When most people think of Colorado, they think of mountains, mesas, and rushing rivers. But nearly half of the state is made up of what is called the High Plains, or what we Coloradans call the Eastern Plains, which are a subregion and the westernmost point of the Great Plains.
Much of the land that lies east of the Rockies in Colorado is often overlooked. And what most don’t realize is that this landscape has a character all its own with some of the most diverse wildlife populations in the state and unique recreational opportunities. Uncover the other half of the state with a visit to these destinations on the High Plains of Colorado.
What are the High Plains?
The High Plains of Colorado is an area bordered by Kansas to the east and the foothills of the Rocky Mountains to the west, making up a part of the Great Plains. The High Plains also extend throughout the Mid-west and up north in states like Nebraska, Kansas, eastern Montana, southeastern Wyoming, western Oklahoma, and South Dakota.
The region is distinguished by mostly rolling plains, divided by the South Platte River and Arkansas River valleys. While the land appears scarce, there are many riparian forests along the major rivers, canyons, buttes, and several natural lakes throughout the region. Seemingly flat, the High Plains actually rise at roughly 3,400 feet along the eastern border of Colorado and Kansas, to 7,500 feet east of the Denver Basin.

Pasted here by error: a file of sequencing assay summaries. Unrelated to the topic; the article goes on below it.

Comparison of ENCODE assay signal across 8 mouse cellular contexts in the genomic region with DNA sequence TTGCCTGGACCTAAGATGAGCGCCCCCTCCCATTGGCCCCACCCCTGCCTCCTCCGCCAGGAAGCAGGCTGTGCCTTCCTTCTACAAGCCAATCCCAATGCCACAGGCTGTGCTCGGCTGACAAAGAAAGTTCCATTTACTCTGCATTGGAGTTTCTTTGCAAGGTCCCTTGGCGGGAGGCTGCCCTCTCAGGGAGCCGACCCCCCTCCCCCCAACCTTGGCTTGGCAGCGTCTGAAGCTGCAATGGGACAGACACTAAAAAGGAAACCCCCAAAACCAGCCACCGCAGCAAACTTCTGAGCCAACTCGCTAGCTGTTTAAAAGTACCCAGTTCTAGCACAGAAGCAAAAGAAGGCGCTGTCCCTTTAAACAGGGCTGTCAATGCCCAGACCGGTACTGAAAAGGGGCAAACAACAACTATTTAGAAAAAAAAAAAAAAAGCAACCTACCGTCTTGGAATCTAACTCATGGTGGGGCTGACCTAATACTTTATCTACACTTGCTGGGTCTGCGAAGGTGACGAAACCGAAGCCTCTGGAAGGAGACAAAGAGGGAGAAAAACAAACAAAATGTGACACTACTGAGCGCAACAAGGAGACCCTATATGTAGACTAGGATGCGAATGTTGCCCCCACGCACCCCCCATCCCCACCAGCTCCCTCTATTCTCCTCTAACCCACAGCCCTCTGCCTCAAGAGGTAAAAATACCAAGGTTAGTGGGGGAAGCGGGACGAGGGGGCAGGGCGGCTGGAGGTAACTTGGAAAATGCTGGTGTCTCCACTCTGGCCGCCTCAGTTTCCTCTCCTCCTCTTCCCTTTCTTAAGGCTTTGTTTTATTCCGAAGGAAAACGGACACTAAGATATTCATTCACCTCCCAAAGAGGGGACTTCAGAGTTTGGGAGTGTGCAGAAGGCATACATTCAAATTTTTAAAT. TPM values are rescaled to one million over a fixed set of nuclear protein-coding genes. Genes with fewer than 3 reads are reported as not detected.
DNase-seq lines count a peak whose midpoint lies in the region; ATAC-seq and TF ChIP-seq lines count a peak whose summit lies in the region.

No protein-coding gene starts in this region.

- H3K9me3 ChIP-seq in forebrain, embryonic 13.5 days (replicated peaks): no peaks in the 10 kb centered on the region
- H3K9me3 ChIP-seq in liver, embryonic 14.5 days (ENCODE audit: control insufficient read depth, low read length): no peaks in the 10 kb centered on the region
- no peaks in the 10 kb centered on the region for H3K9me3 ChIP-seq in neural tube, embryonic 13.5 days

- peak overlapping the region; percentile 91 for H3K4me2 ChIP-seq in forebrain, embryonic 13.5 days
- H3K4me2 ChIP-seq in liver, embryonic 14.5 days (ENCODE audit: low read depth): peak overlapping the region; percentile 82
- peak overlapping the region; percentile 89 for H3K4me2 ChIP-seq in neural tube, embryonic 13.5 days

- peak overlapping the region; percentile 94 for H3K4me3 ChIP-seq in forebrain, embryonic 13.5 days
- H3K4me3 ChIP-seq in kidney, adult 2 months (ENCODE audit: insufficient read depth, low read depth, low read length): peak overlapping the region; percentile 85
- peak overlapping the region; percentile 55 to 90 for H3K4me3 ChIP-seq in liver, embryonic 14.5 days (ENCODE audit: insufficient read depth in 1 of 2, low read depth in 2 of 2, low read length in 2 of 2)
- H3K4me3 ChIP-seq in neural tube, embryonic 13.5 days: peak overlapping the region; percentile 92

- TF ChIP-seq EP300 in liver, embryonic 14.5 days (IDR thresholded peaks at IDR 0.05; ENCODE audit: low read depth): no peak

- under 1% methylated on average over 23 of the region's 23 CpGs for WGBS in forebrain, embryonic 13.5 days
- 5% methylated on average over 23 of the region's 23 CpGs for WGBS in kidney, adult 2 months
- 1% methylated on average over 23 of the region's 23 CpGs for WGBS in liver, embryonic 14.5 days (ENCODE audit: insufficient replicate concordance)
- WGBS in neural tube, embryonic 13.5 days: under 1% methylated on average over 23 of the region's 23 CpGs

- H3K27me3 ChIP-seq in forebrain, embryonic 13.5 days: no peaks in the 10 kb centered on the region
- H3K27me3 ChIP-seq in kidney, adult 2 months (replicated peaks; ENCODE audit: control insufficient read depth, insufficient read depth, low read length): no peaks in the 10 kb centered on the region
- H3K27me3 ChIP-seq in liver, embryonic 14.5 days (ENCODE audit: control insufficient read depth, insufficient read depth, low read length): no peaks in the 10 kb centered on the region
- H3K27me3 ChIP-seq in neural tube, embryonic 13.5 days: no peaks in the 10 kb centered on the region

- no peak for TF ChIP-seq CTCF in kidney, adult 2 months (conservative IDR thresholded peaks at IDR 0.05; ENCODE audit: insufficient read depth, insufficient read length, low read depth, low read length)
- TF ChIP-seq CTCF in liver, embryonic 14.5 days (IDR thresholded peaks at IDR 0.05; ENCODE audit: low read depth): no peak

Much of the land is made up of silty and sandy soils, minimal trees, and drought-resistant grama, and buffalo grasses, also known as short grass. Two National Grasslands exist in Colorado and they are both on the Eastern Plains. The Comanche National Grasslands near La Junta and the Pawnee National Grasslands near Ault in northeastern Colorado.
The climate is considered to be a cold semi-arid climate, receiving up to 20 inches of rain annually. Because of its unique position in higher elevation and its low precipitation, the High Plains can see a wide range of extreme temperatures and weather. In addition to extreme temp variances, it is also known for its highly intense winds that sweep down from the Rockies.
While agriculture is the predominant industry out east in Colorado, the recent development of wind farms in the High Plains is one of the newest areas of economic development.
What to see and do on the High Plains